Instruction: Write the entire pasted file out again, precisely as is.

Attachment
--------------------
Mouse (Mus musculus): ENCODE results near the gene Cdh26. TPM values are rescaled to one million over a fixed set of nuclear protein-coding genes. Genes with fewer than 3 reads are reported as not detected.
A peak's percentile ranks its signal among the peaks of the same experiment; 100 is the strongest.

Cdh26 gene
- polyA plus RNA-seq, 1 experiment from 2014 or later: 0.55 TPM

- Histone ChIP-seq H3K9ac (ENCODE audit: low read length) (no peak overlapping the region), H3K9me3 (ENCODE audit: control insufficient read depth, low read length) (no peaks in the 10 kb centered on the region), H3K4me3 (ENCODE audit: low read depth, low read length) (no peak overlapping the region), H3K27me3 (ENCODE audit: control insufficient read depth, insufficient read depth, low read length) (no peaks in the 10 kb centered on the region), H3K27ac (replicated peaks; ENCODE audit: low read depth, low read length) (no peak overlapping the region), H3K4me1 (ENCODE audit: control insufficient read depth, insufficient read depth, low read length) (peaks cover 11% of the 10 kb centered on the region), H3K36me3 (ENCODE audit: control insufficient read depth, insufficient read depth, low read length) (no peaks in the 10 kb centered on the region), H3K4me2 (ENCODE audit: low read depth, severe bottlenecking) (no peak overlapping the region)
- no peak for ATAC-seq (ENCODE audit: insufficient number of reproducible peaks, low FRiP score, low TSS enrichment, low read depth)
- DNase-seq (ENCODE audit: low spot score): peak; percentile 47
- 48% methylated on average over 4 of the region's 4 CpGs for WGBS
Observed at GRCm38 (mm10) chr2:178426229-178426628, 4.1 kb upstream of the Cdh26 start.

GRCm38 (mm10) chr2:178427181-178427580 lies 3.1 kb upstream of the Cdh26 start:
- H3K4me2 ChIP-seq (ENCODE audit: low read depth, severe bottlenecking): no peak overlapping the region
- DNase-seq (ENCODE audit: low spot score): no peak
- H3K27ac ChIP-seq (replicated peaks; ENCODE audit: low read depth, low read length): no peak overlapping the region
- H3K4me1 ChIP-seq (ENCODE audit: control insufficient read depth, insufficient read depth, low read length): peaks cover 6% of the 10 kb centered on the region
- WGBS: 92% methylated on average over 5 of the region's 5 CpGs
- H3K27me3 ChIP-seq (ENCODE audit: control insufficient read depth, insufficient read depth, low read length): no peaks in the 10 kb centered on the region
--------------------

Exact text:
Mouse (Mus musculus): ENCODE results near the gene Cdh26. TPM values are rescaled to one million over a fixed set of nuclear protein-coding genes. Genes with fewer than 3 reads are reported as not detected.
A peak's percentile ranks its signal among the peaks of the same experiment; 100 is the strongest.

Cdh26 gene
- polyA plus RNA-seq, 1 experiment from 2014 or later: 0.55 TPM

- Histone ChIP-seq H3K9ac (ENCODE audit: low read length) (no peak overlapping the region), H3K9me3 (ENCODE audit: control insufficient read depth, low read length) (no peaks in the 10 kb centered on the region), H3K4me3 (ENCODE audit: low read depth, low read length) (no peak overlapping the region), H3K27me3 (ENCODE audit: control insufficient read depth, insufficient read depth, low read length) (no peaks in the 10 kb centered on the region), H3K27ac (replicated peaks; ENCODE audit: low read depth, low read length) (no peak overlapping the region), H3K4me1 (ENCODE audit: control insufficient read depth, insufficient read depth, low read length) (peaks cover 11% of the 10 kb centered on the region), H3K36me3 (ENCODE audit: control insufficient read depth, insufficient read depth, low read length) (no peaks in the 10 kb centered on the region), H3K4me2 (ENCODE audit: low read depth, severe bottlenecking) (no peak overlapping the region)
- no peak for ATAC-seq (ENCODE audit: insufficient number of reproducible peaks, low FRiP score, low TSS enrichment, low read depth)
- DNase-seq (ENCODE audit: low spot score): peak; percentile 47
- 48% methylated on average over 4 of the region's 4 CpGs for WGBS
Observed at GRCm38 (mm10) chr2:178426229-178426628, 4.1 kb upstream of the Cdh26 start.

GRCm38 (mm10) chr2:178427181-178427580 lies 3.1 kb upstream of the Cdh26 start:
- H3K4me2 ChIP-seq (ENCODE audit: low read depth, severe bottlenecking): no peak overlapping the region
- DNase-seq (ENCODE audit: low spot score): no peak
- H3K27ac ChIP-seq (replicated peaks; ENCODE audit: low read depth, low read length): no peak overlapping the region
- H3K4me1 ChIP-seq (ENCODE audit: control insufficient read depth, insufficient read depth, low read length): peaks cover 6% of the 10 kb centered on the region
- WGBS: 92% methylated on average over 5 of the region's 5 CpGs
- H3K27me3 ChIP-seq (ENCODE audit: control insufficient read depth, insufficient read depth, low read length): no peaks in the 10 kb centered on the region